"Tasting" scientific data

Swimming as an expedition

I think I can recognize the individual oceans and seas by their taste. No joke: The North Sea tastes different, namely saltier than the Pacific. The Pacific has its own special "taste", or the Indian Ocean tastes different from the Atlantic.

Even if I keep my eyes open and experience the sea with all my senses, these experiences are of course emotional, and no factual, let alone scientific, knowledge can be derived from them.

My wish and ambition is to learn to understand our environment in order to then derive the right measures from the "actual state". This is the basic prerequisite towards more sustainability. The oceans suffer silently and beneath their surface life begins, which we as humans, despite all the technology, have not yet begun to understand.

In Prof. Heinz Schelwat, the founder and CEO of Sea and Sun Technology, I have found a partner who enables me to collect data during my adventures. Sea and Sun Technology specializes in building probes for maritime applications. These are used in research vessels, the navy and in laboratories. Water temperature, current velocity, PH content, oxygen content, the proportion of suspended matter and many other data can be measured at depths of up to 12,000m to the thousandth of a degree and with incredible accuracy in real time and forwarded for evaluation.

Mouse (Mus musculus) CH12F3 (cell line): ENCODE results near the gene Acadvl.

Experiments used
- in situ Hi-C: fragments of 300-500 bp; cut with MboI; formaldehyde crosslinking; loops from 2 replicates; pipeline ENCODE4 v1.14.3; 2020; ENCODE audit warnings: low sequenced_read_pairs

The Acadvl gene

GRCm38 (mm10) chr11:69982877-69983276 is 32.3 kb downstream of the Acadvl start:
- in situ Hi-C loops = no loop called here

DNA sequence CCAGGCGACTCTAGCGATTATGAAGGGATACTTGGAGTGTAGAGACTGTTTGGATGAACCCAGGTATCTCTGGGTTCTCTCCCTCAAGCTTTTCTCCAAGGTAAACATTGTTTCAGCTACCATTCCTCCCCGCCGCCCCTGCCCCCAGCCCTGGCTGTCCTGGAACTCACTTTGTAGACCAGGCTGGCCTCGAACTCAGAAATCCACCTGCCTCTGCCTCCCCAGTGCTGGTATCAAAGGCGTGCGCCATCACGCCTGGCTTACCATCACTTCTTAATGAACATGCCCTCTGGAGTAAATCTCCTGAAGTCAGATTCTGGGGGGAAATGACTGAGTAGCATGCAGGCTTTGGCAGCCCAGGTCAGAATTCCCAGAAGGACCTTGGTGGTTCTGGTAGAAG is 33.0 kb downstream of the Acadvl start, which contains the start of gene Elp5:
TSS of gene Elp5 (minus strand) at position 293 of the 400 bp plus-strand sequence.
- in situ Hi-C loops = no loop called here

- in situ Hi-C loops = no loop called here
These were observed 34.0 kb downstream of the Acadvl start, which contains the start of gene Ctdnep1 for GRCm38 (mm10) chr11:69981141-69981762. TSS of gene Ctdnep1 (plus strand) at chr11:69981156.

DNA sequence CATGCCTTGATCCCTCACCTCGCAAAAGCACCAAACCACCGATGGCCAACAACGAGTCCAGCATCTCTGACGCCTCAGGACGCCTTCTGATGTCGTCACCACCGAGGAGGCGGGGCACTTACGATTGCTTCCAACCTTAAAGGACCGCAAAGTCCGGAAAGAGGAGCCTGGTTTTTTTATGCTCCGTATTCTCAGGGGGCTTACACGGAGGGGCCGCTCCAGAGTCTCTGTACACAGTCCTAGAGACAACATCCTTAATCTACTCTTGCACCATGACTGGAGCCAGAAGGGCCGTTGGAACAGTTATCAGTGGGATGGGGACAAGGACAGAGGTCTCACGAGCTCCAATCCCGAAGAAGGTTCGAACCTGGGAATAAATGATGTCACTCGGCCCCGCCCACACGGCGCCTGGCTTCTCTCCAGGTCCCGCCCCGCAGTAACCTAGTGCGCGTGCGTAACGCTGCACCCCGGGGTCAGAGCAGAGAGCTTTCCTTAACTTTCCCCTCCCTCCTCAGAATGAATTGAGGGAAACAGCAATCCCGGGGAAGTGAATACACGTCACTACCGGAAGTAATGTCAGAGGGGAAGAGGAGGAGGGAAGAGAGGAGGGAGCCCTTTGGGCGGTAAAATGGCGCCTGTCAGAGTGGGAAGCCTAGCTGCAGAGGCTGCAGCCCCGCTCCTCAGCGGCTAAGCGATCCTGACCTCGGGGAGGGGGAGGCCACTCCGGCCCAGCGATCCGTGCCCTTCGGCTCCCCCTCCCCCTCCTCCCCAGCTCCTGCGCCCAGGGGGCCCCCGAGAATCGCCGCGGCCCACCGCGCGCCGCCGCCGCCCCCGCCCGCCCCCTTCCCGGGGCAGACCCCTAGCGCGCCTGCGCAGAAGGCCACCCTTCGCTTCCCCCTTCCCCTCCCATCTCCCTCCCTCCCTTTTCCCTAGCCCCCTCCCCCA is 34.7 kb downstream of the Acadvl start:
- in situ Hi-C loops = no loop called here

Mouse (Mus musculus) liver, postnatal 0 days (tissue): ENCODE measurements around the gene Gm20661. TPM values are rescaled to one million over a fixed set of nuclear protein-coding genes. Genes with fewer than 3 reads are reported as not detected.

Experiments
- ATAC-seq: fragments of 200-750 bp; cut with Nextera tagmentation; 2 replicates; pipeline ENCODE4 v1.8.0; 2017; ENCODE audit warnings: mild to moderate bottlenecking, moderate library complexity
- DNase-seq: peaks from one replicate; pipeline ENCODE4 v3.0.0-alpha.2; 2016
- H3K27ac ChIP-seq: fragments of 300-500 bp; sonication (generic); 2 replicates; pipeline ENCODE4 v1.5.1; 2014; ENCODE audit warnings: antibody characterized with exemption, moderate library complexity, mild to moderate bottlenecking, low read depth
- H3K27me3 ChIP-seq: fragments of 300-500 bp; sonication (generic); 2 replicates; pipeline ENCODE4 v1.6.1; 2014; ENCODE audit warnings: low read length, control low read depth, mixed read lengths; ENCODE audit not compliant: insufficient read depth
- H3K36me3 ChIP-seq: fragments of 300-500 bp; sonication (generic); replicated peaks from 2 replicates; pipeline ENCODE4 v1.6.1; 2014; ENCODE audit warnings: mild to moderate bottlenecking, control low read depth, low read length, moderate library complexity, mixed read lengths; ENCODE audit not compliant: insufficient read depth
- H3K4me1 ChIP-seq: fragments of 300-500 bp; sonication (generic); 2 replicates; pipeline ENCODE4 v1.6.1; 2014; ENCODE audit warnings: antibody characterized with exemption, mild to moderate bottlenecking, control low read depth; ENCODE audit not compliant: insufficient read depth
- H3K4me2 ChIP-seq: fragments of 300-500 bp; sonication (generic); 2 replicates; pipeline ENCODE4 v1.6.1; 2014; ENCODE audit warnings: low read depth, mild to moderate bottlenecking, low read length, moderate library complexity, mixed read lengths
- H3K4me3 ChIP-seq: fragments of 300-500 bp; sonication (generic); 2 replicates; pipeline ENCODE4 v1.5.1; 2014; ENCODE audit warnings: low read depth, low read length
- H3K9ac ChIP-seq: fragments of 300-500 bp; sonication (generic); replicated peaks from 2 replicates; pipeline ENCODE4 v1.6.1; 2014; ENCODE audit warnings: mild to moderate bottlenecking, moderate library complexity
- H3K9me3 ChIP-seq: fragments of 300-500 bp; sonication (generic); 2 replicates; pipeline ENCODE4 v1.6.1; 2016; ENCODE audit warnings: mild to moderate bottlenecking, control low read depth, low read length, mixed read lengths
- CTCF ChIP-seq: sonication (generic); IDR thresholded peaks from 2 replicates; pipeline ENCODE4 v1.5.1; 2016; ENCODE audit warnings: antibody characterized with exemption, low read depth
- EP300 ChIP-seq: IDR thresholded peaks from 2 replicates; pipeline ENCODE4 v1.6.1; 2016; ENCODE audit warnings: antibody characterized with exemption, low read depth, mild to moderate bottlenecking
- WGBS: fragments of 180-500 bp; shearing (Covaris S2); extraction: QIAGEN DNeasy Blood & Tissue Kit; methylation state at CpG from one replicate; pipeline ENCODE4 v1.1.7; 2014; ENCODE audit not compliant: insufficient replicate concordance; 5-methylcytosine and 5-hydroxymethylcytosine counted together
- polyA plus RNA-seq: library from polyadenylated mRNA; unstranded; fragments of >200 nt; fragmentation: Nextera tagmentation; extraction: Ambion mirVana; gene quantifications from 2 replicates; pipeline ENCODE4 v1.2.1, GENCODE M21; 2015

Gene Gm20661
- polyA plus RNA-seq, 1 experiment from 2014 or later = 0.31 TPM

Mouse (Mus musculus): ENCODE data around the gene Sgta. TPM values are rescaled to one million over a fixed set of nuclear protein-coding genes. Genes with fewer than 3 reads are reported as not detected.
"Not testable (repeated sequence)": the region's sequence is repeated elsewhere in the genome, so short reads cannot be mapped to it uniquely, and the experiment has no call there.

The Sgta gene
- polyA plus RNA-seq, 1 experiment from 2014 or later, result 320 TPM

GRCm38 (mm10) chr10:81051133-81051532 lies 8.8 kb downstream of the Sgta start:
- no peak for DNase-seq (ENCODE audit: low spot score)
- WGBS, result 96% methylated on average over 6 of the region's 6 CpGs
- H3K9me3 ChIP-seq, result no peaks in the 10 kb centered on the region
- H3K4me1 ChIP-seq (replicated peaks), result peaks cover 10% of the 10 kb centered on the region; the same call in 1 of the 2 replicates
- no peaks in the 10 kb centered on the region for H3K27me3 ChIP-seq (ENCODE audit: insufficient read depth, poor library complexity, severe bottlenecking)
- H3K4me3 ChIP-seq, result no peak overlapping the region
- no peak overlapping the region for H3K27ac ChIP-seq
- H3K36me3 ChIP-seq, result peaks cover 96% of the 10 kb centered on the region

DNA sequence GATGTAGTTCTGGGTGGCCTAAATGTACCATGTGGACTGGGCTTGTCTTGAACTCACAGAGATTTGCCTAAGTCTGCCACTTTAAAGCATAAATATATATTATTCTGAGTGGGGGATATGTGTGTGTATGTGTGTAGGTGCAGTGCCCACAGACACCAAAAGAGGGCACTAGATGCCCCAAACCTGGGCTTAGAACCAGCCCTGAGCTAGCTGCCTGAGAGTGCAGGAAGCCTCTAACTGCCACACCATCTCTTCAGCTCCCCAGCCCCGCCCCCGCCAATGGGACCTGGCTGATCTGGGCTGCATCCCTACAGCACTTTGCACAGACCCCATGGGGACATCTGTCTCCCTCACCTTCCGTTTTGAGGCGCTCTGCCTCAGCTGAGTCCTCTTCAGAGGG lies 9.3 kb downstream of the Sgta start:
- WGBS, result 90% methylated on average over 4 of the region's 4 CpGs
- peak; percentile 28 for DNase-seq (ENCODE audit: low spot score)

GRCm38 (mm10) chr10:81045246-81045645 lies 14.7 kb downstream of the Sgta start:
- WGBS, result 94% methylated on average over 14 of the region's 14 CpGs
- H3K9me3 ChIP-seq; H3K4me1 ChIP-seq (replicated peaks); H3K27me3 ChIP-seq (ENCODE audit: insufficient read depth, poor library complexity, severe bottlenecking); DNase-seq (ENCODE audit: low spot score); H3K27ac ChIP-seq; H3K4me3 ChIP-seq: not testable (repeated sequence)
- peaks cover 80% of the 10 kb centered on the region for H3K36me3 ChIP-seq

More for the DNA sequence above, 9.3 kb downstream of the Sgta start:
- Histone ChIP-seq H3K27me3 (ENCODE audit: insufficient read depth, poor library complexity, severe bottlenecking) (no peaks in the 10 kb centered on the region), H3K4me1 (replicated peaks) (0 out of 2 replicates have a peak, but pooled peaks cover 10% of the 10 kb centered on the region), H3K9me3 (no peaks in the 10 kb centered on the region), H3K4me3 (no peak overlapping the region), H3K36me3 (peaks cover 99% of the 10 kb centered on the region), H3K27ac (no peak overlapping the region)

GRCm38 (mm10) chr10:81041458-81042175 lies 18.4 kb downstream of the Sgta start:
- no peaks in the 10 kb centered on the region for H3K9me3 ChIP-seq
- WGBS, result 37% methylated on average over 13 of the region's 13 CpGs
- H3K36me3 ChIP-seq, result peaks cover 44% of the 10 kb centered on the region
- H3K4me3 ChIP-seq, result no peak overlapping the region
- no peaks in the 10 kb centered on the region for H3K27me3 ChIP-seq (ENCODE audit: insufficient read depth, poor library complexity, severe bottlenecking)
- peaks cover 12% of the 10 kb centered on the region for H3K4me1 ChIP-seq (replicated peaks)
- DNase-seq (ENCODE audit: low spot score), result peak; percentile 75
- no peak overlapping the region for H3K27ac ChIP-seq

Such a research vessel costs a lot of money every day with crew, equipment and crew and can only penetrate nearshore regions to a limited extent to do the important work. And this is exactly where my area of operation is: Especially for the next big project "The Epic Swim Maui" I am swimming around the Hawaiian Island. I'm going to places where no human being has ever been before.

With the help of Prof. Schelwat and his team, I will be equipped with the latest technology and, like a research vessel, will be able to collect important data and help sharpen our understanding and record the actual state of the coast off Hawaii.

Until then, it's going to be exciting as there is still a lot of testing to be done. Here on The Blue Heart we will keep you up to date, let you participate in this expedition and take you with us on our journey. Be curious!